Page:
Pace: From Military Standpoint, Surge Working
By Jim Garamone
American Forces Press Service
BAGHDAD, July 16, 2007 Militarily, the troop surge in Iraq is doing what it was supposed to do, the chairman of the Joint Chiefs of Staff said here today.
Chairman of the Joint Chiefs of Staff U.S. Marine Gen. Peter Pace and U.S. Army Gen. David Petraeus, commander, Multinational Forces - Iraq, fly to the Green Zone in Baghdad, July 16, 2007. Defense Dept. photo by U.S. Air Force Staff Sgt. D. Myles Cullen
(Click photo for screen-resolution image);high-resolution image available.
Marine Gen. Peter Pace arrived in Baghdad to consult with military leaders and to meet with U.S. troops.
His Baghdad assessment started with the flight from Baghdad International Airport to the heavily fortified International Zone downtown. “What you saw were lots of cars, lots of trucks, markets that were open, gas stations with lines and an awful lot of activity,” Pace told reporters traveling with him.
There appeared to be more activity today than during his last visit, in April, he said.
Pace met with Multinational Force Iraq Commander Army Gen. David H. Petraeus, Multinational Corps Iraq Commander Army Lt. Gen. Raymond T. Odierno, and Army Lt. Gen. James Dubik, the man responsible for training the Iraqi security forces.
In a meeting with U.S. Ambassador to Iraq Ryan Crocker, Pace spoke about political progress in the country. He said the Iraqi parliament has passed more than 60 laws and continues to work on major bills that the coalition would like to see.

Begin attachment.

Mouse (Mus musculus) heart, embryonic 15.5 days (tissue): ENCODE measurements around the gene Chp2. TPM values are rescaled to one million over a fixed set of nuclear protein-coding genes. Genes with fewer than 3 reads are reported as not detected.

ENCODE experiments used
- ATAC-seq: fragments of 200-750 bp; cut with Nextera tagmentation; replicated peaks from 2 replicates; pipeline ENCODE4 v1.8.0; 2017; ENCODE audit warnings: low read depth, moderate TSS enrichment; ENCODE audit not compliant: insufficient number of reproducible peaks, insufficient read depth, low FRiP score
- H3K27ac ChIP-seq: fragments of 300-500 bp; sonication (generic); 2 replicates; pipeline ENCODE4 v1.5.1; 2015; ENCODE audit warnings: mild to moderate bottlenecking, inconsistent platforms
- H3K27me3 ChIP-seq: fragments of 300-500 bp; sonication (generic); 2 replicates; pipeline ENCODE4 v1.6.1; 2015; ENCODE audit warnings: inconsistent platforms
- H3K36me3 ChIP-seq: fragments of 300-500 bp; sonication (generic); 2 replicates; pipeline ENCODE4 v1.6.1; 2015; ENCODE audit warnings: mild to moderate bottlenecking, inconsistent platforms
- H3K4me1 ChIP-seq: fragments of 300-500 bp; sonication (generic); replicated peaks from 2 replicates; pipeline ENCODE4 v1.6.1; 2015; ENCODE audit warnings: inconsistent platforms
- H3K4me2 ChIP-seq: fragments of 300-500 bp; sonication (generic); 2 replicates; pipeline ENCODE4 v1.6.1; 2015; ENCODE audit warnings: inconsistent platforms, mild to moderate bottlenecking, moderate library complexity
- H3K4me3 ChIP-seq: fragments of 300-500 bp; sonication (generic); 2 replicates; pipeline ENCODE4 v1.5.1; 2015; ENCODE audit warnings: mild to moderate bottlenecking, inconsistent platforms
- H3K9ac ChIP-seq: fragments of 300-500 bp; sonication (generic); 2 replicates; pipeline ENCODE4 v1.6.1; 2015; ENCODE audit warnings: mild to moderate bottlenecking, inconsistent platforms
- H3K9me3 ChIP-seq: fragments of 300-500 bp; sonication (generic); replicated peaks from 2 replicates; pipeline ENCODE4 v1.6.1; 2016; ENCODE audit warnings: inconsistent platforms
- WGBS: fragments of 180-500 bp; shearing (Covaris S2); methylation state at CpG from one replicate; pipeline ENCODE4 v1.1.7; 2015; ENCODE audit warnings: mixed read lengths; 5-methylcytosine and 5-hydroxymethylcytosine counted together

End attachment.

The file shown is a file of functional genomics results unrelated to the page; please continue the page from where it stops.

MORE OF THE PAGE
Several important pieces of legislation -- the Hydrocarbon Law for sharing the country’s oil wealth, De-Baathification Law, Local Election Law, Reconciliation Law, and Constitutional Reform -- are contentious, and the government and the major political parties continue to work on these, Pace said.
“The surge is having very good, positive results on the streets of Baghdad,” Pace said. “We have yet to see the political results you would hope to see, given the energy the Iraqis are putting in to their discussions with each other.”
Military leaders are positive about the tangible aspects of the surge. Overall violence is down, and the additional forces have allowed coalition and Iraqi forces to go into neighborhoods where they formerly did not have a presence. The additional forces also are helping coalition and Iraqi forces to hold areas once they are cleared. Multinational Force Iraq officials said more than 50 percent of Baghdad has been cleared of terrorist groups and is being held.
Odierno told Pace that he is confident of the ability of the Iraqi army units with which he is working.
Military successes aside, officials still are concerned with morale and stress on families, Pace said. “The troops feel good about the job they are doing, but they do have families at home,” he said. “This is an all-volunteer force, and we need to respect that fact.”
The general said concern about families is not the only driving force, but it is a factor when he makes recommendations to civilian leaders. “We will look at all possibilities, then factor in reality, which include stress on the force, the political environment in Baghdad, it includes the political environment in Washington.”
But, he added, military advice needs to be based initially on what’s best to do militarily. “For me, that includes the long-term health of our armed forces,” Pace said. “That’s what I’m looking at: the actions to be taken on the ground, plus the impact of those actions taken on the ground to the long-term health and well-being of the force, and that includes our families.”